May 24, 2019

In this article, you will learn how to focus your efforts on the areas you need to improve the most, and we will see how important it can be to see the 'big picture' when playing in a band. Last time, we learned some effective practice strategies, but how do you know which areas in which to invest your time? How can you improve your ability to "see" where you are taking your music? 

Focus on Your Weaknesses, Not Your Strengths

When you practice (and when performing), avoid habitually returning to your most proficient skills. It is more fun to play something that you can really do well; keeping the focus on only your strong points is a good way to get 'stuck in a rut.' Take time out to think about which areas you need the most work on and develop your routine to favor these. It is far more beneficial to play something difficult slowly, than it is to play something you can shred with ease. That said; don't automatically start with something that is beyond your level of ability. If you want to learn how to shred a new technique, start by identifying the basic skills that you need to do it, and then create an incremental approach to learning those skills over time. 

Study Many Styles, but Choose One to Master  

Becoming familiar with a wide variety of styles will go a long way towards developing your own unique voice on the instrument. It also increases your chances of getting a gig, since versatility makes you fit in more places. But beware of jumping from style to style without really mastering any of them. Think about what really gets your blood going and put most of your energy into playing that style as well as you can. If diversification is the key to versatility, then specialization is the key to turning heads with your playing. Both are important but keeping your primary focus on a specific goal will help you to master your instrument.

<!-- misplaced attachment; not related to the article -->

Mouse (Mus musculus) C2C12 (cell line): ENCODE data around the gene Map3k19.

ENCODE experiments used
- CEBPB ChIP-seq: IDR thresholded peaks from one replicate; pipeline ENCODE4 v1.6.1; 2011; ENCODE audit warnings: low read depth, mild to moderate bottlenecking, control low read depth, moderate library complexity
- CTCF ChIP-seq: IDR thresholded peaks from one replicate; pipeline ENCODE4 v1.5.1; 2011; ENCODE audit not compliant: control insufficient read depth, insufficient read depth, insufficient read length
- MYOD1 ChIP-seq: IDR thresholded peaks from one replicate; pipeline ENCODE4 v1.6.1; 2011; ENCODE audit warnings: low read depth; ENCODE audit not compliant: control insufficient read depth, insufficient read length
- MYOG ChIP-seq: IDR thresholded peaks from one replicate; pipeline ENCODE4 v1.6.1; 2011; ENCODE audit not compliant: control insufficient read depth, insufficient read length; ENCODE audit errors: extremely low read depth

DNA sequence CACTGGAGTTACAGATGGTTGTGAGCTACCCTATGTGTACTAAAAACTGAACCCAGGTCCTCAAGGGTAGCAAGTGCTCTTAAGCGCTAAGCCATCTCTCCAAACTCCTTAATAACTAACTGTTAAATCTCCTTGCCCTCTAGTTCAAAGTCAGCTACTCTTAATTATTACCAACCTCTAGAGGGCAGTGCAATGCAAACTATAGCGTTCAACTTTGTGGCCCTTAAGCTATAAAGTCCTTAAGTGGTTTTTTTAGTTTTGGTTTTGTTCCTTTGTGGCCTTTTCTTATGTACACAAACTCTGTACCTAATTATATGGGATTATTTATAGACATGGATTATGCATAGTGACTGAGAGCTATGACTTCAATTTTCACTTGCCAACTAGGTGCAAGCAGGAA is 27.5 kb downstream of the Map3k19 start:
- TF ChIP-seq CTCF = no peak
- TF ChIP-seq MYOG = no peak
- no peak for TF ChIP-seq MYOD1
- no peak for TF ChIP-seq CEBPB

Learn the Other Players' Parts Too

Just as working with a metronome will help you to synch into the groove, learning what the other musicians are doing will help you to fit into the bigger picture. A great piano player needs a strong right hand that can play a strong counterpoint bass line at times, but if they don't know what the bass guitar is doing, they will create havoc with the foundation of the band. Learning what the other players are doing will help you to judge when you are stepping on an important part. As you work on this, you will learn how to find your niche in the rhythmic "pocket." If you want to be a superstar, learn how to make the band sound great, not like a train wreck; learn to play well with others.

These habits will help you master your chosen style and bring your musicianship to a higher level. Have you ever set goals for your music? What has helped you to improve your playing the most?



Also in Guitar / Bass Amplifier Info & Education

Bass Recording Tips
Bass Recording Tips

September 22, 2021

Recording a bass guitar isn’t necessarily the hardest thing in the world – certainly not as hard as playing one - but it can be tricky to really dial it in. With that in mind, here are a few tips for consistently getting solid, reliable bass parts in the studio.

Read More

Guitar Recording Tips
Guitar Recording Tips

September 15, 2021

Despite what it might seem if you listen to a lot of pop music, guitars are still central to a vast majority of music styles. So, if guitar has anything to do with your music, getting the most out of your sessions is crucial to getting the mix right in the end.

Here, we’ll cover a few of the easiest ways you can maximize your guitar session.

Read More

Professionalism On Stage
Professionalism On Stage

August 27, 2021

Playing music is fun – a lot of fun – and it should be. But what’s not fun is never getting invited back to a venue. Exuding professionalism on stage can work wonders for a career, in more ways than one. 

Read More